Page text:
14. EgadsNo 15 June 2011 at 7:52 pm #

    As a teen I did not sleep- worked out like an olympian, full body workouts several times a day. Ate like a horse, maybe even more then one- between 20-30kCal/day depending on weather mostly (good deal of energy spent outdoors) and after the first couple cycles of staying awake for 3-4 weeks straight. Never would I get a twinge of distraction from an urge to sleep, in that regard I always felt rested and could not only expend serious physical energy but scholastically I did very well. Now almost two decades later I feel a slave to sleep, eat a meager 3-4kcal a day (still quite a bit but nothing compared to what I used to), have perhaps average strength or a little better and weight about 10 pounds less. I also now sleep 4-6 hours averaged a night. Pulling an all nighter is little rough but not out of the question.

    I am completely convinced sleep is just an long inherited mechanism to prevent us from fumbling about in times we are not optimal. However if you can prove to your body that not only it can spend as much energy as it wants, and it will always receive adequate food- taken to a high level for a prolonged period of time will convince your body to shut off the instincts.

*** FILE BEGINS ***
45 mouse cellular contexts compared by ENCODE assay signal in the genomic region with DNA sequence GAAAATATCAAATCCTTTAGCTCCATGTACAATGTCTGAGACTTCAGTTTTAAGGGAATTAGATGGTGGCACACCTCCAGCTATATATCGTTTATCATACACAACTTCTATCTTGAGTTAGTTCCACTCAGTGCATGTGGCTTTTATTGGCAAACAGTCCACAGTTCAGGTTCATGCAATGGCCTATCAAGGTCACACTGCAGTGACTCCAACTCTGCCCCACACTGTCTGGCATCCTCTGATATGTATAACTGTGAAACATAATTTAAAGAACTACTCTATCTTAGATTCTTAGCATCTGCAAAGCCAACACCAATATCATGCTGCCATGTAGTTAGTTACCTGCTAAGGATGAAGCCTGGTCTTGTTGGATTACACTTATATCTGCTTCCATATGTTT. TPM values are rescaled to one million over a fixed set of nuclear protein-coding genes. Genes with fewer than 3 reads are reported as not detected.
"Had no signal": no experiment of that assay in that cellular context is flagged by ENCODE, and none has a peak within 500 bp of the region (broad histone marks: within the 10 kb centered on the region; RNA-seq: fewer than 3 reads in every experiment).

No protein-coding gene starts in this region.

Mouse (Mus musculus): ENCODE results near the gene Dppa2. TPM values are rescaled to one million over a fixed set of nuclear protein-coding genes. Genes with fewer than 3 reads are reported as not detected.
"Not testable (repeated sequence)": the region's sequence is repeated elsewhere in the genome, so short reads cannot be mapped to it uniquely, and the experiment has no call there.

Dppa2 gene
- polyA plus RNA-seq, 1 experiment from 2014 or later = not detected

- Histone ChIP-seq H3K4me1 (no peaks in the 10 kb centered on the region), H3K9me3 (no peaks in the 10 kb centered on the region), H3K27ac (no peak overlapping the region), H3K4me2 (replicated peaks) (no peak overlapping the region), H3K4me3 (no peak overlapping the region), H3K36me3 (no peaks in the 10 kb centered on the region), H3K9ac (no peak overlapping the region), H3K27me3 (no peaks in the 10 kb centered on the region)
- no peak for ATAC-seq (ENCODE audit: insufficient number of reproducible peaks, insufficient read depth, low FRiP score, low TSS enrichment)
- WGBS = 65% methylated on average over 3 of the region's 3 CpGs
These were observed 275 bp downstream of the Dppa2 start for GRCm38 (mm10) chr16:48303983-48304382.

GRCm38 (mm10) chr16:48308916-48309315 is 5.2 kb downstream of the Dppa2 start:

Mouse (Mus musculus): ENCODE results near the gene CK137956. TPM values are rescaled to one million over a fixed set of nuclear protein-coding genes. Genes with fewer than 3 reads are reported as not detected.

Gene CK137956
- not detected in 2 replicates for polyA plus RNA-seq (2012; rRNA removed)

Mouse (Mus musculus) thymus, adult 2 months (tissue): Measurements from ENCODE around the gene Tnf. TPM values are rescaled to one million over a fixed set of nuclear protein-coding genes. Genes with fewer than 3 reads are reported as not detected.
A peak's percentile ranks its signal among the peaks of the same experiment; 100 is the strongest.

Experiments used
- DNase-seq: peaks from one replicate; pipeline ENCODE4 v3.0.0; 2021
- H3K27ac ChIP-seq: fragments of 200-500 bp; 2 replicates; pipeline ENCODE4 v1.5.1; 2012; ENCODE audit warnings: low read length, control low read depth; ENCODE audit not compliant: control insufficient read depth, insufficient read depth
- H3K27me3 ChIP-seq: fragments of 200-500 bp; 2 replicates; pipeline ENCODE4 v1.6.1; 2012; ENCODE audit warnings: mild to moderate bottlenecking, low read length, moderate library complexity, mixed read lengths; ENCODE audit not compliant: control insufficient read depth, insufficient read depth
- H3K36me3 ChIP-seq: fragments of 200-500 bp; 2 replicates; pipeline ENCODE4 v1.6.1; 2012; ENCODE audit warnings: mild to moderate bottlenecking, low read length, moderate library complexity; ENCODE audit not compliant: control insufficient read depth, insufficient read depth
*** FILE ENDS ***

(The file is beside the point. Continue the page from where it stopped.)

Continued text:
I also do understand the psychological urge to sleep is strong enough to present dangerous stress, and the intensity of the urge can put you into danger- so you really should not push it too hard, but when you start the cycle of never needing sleep again- you wont know until the 4-5+ day of being awake I’d bet. But you will already be experiencing frequent “second winds” when you do all nighters building up to that point.

  15. Kat 10 August 2011 at 2:56 am #

    I don’t even know if I need sleep. I’m unique in that I don’t have an ‘internal clock’. So I can sleep for 2 hours, or 24 hours, and feel exactly the same. However, I never wake up naturally. So if someone or something doesn’t wake me up, I will just keep sleeping. My record is 76 hours – then my parents came back from out of town and found me. I guess I actually have mini comas or something. It’s the weirdest thing. Bonus – No jet lag, ever.